(This was started yesterday.)
I am back from my knee surgery, feelin' groovy and very Thankful, although I do have a numb knee – try saying that fast twenty times. I had a torn cartilage or meniscus which – I am told – will now be fine. Well fine except that I am getting old and a deteriorating meniscus just comes with age and will, apparently, keep coming.
This picture, part of a set given to us we left the hospital, is purported to be a picture of the inside of my knee joint taken by the doctor with an arthroscopic camera. How is this even possible? How do they get a camera and a light and all the tools required into this tiny little space?
The operation was done at the Seton Medical Center because the doctor I wanted – Dr. Shabi Khan – operates there. So I get Shabi, who has operated on both of my shoulders1 and who I think is terrific; and as a bonus, I get Seton. Seton is a Catholic Hospital and everywhere you look, there are crosses. I am slightly cross phobic, but, at Seton, I find it mildly comforting.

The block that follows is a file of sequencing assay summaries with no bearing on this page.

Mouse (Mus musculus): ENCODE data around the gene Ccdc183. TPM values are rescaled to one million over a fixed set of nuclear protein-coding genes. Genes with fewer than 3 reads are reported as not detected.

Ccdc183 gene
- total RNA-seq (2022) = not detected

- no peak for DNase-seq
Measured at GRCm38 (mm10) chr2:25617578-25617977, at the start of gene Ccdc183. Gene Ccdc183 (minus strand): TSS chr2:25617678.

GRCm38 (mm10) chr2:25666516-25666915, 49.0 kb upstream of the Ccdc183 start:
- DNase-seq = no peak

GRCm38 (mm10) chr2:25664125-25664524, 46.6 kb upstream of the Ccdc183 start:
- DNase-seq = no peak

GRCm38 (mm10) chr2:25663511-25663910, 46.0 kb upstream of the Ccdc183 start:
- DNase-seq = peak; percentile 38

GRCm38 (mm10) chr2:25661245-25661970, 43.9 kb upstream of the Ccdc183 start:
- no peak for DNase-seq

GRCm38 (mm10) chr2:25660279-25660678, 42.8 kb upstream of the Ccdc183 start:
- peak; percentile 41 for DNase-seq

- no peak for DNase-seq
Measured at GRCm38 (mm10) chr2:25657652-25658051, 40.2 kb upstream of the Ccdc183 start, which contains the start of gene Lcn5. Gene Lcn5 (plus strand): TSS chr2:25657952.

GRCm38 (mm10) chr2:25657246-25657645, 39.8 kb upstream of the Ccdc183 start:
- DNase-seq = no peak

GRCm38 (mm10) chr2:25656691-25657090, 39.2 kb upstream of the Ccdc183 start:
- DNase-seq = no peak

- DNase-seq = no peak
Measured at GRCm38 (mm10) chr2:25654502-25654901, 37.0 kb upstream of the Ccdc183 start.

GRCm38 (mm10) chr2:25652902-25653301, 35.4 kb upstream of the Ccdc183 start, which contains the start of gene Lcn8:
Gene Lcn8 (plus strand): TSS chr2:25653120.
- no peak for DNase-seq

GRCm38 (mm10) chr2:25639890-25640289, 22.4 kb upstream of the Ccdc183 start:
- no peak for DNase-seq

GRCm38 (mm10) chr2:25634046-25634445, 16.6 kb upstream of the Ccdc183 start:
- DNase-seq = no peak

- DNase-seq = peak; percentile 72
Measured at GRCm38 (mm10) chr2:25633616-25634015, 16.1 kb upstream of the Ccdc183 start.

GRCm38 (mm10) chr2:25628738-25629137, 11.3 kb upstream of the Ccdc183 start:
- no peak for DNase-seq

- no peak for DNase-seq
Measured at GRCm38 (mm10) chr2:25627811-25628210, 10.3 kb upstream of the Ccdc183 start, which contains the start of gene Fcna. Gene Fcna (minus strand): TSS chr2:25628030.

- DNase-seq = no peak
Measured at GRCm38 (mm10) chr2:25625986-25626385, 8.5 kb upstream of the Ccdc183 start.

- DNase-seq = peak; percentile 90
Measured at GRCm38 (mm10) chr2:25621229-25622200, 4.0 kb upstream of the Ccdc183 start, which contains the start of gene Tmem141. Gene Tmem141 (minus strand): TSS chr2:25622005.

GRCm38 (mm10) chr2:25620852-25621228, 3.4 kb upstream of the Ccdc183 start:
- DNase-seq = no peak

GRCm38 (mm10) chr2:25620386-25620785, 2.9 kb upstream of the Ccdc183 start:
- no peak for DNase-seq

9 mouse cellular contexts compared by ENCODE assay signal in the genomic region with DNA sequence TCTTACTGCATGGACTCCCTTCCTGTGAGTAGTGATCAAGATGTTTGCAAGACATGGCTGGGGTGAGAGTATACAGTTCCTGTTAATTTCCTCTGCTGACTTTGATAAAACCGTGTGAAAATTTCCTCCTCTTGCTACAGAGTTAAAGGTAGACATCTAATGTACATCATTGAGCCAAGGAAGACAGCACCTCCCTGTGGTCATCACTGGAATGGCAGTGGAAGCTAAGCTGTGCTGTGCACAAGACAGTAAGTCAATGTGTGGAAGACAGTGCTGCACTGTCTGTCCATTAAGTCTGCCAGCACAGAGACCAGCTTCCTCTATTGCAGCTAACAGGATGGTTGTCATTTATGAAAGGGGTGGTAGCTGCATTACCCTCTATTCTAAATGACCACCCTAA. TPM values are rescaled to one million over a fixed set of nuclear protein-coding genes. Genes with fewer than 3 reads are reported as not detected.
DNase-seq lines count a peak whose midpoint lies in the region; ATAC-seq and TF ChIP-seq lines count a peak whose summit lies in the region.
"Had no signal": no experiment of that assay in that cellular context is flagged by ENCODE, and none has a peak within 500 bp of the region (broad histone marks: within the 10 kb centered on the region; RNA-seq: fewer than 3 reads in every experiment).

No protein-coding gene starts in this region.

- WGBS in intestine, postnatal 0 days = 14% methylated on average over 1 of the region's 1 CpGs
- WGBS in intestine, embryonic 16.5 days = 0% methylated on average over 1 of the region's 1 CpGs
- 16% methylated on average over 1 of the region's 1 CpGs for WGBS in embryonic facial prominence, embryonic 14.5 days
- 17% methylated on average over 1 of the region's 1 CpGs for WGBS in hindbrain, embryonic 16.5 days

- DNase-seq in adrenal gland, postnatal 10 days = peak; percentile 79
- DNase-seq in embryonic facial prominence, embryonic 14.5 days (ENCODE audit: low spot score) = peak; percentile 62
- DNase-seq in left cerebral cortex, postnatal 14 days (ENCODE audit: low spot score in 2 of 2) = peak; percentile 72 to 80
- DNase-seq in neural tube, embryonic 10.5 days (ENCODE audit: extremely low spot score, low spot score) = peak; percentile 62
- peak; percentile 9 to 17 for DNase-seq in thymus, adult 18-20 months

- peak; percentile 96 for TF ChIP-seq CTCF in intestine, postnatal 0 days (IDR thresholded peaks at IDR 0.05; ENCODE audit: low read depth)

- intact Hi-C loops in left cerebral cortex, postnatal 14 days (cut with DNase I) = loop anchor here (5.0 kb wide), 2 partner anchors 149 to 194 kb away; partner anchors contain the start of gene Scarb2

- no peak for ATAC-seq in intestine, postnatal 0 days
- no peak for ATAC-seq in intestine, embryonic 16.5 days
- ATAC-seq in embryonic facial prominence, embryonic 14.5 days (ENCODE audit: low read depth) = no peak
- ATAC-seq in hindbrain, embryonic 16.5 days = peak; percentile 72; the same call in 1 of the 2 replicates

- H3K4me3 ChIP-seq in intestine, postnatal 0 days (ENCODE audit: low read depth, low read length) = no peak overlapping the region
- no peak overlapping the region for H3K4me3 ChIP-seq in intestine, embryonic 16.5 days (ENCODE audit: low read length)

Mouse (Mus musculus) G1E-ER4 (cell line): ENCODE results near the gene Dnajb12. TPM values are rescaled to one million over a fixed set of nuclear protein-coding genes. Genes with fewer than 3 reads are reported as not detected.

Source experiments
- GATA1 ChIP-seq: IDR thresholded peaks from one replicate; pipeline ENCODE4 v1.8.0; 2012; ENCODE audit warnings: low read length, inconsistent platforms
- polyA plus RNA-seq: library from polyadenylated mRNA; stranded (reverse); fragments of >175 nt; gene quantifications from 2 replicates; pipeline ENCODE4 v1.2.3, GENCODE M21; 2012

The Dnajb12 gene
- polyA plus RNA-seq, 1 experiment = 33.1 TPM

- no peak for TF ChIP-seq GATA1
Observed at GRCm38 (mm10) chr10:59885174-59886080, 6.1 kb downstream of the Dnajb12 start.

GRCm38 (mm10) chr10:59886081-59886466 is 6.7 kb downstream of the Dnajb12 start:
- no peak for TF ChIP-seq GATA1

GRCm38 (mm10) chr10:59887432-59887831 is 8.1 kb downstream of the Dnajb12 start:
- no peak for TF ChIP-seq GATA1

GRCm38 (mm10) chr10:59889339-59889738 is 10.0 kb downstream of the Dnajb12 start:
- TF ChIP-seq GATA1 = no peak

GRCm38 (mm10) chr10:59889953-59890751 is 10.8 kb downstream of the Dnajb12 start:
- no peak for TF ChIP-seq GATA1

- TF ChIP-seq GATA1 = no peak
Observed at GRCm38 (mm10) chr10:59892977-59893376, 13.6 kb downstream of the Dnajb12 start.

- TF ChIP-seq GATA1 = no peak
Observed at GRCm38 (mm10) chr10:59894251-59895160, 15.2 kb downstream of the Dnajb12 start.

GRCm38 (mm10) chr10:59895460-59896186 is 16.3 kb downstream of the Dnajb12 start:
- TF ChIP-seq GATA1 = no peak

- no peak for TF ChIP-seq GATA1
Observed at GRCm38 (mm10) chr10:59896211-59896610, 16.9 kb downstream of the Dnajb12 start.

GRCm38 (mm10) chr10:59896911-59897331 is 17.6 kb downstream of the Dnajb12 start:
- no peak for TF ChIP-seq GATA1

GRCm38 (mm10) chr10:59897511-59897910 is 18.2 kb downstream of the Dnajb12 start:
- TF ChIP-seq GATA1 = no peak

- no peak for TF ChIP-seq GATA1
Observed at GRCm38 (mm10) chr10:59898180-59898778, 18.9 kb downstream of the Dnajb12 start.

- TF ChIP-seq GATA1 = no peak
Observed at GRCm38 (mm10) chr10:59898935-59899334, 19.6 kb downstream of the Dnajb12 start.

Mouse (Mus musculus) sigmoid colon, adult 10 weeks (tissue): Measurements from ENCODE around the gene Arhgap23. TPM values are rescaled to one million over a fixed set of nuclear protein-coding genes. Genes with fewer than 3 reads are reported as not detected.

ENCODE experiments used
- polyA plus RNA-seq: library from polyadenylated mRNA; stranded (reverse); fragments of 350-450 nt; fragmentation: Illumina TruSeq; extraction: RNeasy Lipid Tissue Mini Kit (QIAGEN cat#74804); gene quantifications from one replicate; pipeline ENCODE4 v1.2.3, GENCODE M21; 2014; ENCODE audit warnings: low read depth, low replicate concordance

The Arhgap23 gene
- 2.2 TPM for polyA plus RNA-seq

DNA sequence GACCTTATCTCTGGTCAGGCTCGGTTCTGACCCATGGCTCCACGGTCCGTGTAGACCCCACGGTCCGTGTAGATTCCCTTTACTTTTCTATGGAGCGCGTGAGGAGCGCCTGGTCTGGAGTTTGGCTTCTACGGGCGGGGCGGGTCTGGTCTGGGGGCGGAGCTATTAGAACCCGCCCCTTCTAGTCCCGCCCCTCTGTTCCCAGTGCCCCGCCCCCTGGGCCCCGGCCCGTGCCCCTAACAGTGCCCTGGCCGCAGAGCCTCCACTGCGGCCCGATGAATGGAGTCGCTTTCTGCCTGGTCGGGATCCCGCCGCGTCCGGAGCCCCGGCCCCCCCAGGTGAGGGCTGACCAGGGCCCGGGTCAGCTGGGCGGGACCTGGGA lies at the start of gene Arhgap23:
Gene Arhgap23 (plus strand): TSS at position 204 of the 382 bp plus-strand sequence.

The preponderance of my spiritual experiences have been in nature and I think Thoreau was spot on when he said In Wildness Is the Preservation of the World. But there have been a few people and a few places that just glow with their spirituality: an Irish, Catholic, priest that officiated a wedding in Alviso in both Spanish and English, The Taj Mahal, The David, a hyper alive Mosque in the otherwise dead city of Fathehpur Sikri in India.
And, to a lessor extent, Seton Hospital. I have had four operations at Seton, and, each time, I leave feeling blessed. It isn't that Seton is a high service boutique hospital, it isn't. It has a sort of production line vibe. It isn't that it is cutting edge high tech, although it might be. It is that everybody there seems to be aligned in Service; a soft, easy, greater, Purpose.
So, given the circumstances, it was a great place to spend the day before the start of Hanukkah. I left feeling thankful.
1 a bad fall skiing at Whistler.